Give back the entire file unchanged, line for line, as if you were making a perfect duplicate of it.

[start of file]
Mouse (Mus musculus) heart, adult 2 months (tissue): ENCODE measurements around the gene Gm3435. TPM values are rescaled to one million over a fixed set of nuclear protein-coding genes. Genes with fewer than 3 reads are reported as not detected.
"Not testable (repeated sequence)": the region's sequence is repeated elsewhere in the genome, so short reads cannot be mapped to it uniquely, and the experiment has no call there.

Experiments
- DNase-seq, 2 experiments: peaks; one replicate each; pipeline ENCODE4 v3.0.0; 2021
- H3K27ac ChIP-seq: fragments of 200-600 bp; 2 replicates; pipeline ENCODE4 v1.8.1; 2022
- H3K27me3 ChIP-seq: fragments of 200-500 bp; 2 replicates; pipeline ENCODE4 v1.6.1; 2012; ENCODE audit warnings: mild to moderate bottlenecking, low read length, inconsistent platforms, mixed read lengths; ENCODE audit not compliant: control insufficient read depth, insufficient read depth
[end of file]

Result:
Mouse (Mus musculus) heart, adult 2 months (tissue): ENCODE measurements around the gene Gm3435. TPM values are rescaled to one million over a fixed set of nuclear protein-coding genes. Genes with fewer than 3 reads are reported as not detected.
"Not testable (repeated sequence)": the region's sequence is repeated elsewhere in the genome, so short reads cannot be mapped to it uniquely, and the experiment has no call there.

Experiments
- DNase-seq, 2 experiments: peaks; one replicate each; pipeline ENCODE4 v3.0.0; 2021
- H3K27ac ChIP-seq: fragments of 200-600 bp; 2 replicates; pipeline ENCODE4 v1.8.1; 2022
- H3K27me3 ChIP-seq: fragments of 200-500 bp; 2 replicates; pipeline ENCODE4 v1.6.1; 2012; ENCODE audit warnings: mild to moderate bottlenecking, low read length, inconsistent platforms, mixed read lengths; ENCODE audit not compliant: control insufficient read depth, insufficient read depth